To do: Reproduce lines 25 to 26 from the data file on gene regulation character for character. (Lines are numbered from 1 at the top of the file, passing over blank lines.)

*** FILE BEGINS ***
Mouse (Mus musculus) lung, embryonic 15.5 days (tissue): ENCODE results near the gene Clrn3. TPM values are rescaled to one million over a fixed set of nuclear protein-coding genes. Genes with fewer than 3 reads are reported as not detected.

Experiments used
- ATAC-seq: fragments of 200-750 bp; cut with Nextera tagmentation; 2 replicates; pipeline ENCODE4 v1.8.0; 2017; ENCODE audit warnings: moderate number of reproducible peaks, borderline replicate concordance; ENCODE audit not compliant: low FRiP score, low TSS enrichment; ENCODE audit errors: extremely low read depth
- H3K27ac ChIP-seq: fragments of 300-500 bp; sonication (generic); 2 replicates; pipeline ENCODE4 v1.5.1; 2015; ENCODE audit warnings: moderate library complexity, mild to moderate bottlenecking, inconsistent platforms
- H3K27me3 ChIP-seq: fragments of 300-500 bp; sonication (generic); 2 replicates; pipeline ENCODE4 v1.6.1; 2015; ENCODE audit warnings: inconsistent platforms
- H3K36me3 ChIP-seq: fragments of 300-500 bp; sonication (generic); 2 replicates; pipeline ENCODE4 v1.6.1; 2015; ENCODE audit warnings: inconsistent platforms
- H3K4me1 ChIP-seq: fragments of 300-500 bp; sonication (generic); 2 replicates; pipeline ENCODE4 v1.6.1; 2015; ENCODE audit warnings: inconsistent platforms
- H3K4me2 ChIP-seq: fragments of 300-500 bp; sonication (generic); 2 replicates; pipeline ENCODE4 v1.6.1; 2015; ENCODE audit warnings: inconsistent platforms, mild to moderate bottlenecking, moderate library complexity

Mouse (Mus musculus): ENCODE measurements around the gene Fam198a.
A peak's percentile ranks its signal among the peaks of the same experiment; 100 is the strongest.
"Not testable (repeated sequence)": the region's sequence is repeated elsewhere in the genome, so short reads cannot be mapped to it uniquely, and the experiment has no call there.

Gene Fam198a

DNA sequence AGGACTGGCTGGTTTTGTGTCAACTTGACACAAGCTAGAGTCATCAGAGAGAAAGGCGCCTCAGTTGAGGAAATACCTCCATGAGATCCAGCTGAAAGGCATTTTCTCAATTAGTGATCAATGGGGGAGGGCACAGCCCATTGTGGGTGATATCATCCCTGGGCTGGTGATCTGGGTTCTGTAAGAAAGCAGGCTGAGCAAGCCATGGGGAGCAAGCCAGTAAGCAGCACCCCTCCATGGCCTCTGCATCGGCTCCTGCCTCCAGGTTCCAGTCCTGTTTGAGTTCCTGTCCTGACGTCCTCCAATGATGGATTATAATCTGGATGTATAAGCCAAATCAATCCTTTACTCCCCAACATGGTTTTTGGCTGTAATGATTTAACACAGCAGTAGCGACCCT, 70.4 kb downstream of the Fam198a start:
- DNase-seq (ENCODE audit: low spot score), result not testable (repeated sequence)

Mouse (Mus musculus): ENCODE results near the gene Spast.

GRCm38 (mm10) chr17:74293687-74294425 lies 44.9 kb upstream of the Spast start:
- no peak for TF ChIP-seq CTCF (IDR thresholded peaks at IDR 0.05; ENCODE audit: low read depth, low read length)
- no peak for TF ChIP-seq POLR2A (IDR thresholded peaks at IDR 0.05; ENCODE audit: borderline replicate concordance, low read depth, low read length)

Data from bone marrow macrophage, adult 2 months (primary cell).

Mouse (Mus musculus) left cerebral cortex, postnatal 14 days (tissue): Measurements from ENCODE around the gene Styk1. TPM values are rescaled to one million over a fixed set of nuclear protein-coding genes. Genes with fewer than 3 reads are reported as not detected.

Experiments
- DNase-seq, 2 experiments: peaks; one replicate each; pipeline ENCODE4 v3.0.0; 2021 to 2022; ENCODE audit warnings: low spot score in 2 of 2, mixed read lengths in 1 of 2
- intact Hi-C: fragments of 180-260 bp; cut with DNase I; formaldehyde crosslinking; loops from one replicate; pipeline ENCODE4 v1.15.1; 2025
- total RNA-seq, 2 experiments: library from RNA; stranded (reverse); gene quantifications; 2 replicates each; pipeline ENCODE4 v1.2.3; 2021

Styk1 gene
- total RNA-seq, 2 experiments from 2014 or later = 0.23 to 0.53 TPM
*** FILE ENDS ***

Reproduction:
Styk1 gene
- total RNA-seq, 2 experiments from 2014 or later = 0.23 to 0.53 TPM